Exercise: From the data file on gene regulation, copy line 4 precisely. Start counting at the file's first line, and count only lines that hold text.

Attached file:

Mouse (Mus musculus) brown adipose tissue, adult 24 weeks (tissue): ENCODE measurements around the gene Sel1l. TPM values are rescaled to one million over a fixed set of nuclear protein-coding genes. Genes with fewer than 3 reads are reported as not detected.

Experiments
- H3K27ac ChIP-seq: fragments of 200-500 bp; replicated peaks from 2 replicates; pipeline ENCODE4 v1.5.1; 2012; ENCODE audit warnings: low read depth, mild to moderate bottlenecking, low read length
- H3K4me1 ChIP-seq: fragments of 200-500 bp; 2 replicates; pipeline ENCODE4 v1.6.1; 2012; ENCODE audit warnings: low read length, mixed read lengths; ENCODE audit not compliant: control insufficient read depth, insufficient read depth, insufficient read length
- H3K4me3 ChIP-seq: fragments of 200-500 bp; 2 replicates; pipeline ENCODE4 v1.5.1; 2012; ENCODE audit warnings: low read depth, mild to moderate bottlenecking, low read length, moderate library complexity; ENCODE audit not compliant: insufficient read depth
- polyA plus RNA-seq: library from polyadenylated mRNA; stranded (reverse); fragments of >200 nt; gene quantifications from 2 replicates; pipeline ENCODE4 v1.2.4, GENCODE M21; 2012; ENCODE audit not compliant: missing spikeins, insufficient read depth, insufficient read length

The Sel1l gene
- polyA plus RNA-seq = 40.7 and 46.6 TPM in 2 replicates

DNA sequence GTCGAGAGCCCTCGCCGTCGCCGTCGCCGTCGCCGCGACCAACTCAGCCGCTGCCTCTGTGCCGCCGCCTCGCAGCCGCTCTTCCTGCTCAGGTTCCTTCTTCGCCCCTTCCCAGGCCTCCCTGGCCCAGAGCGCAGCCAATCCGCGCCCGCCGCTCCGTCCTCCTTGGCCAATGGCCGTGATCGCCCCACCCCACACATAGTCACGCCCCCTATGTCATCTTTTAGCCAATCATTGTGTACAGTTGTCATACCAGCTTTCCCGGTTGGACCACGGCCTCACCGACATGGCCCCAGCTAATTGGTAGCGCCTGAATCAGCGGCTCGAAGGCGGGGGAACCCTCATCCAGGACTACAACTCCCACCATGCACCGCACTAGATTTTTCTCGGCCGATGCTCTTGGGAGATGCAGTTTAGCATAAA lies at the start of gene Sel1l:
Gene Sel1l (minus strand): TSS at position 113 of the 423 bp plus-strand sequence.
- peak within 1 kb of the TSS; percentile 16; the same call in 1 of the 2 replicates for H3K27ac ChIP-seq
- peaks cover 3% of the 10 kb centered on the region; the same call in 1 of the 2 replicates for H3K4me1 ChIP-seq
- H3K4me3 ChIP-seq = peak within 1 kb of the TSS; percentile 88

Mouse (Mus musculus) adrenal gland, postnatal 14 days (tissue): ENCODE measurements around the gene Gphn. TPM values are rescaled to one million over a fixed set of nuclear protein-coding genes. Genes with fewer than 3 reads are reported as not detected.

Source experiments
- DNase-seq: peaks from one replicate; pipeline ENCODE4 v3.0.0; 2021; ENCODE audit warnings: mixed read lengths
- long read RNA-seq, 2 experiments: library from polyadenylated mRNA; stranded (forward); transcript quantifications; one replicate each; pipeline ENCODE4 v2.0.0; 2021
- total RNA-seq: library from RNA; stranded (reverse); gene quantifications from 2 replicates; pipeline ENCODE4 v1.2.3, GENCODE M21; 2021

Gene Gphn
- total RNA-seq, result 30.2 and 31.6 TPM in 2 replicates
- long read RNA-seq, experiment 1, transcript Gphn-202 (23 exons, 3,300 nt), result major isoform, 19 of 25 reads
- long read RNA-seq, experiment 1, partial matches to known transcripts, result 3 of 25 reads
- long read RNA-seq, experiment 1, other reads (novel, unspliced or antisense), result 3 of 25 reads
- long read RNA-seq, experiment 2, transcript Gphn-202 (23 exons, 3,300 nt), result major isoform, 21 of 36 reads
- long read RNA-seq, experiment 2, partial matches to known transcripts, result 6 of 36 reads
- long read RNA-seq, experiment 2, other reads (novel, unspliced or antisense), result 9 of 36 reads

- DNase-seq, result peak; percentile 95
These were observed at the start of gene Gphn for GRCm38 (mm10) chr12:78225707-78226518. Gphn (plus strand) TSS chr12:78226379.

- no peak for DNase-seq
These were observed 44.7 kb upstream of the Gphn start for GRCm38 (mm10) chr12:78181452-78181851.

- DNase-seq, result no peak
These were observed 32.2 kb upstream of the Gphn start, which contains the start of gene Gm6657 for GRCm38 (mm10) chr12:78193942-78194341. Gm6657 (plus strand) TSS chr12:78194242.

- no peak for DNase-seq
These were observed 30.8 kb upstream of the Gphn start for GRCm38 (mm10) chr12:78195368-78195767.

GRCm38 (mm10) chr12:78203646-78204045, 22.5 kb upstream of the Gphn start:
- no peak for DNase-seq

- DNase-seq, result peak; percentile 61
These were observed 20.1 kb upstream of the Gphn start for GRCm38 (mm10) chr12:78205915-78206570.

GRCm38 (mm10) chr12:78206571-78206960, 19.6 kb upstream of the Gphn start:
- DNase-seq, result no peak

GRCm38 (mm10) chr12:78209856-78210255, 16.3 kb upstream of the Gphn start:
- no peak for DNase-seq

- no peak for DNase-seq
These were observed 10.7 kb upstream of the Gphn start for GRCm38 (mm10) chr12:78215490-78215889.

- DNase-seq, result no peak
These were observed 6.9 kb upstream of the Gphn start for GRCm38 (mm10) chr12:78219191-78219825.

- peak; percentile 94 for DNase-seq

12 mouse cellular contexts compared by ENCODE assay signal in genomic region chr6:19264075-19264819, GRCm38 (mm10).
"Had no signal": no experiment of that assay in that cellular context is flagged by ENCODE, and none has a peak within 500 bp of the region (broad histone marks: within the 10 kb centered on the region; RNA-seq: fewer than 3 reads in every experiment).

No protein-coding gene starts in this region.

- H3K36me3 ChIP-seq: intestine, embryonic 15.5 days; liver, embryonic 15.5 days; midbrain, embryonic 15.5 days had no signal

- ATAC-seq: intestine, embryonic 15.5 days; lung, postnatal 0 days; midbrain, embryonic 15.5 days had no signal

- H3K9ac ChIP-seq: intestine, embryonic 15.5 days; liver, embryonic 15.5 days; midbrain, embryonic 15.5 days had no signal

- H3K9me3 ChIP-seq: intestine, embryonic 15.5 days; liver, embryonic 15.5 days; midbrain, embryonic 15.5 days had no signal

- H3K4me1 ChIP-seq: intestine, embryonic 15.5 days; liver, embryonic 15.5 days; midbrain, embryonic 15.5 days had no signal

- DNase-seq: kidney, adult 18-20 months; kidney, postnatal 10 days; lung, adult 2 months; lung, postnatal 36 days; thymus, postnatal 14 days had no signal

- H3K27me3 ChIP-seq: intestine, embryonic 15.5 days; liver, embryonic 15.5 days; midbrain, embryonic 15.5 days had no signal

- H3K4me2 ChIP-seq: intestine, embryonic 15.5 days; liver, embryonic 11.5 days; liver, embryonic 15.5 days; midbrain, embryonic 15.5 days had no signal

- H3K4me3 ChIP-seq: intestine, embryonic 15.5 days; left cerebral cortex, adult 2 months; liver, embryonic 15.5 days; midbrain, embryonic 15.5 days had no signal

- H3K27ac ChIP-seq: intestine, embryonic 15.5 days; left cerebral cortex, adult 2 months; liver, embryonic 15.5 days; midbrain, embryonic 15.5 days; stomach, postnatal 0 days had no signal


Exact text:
- H3K4me1 ChIP-seq: fragments of 200-500 bp; 2 replicates; pipeline ENCODE4 v1.6.1; 2012; ENCODE audit warnings: low read length, mixed read lengths; ENCODE audit not compliant: control insufficient read depth, insufficient read depth, insufficient read length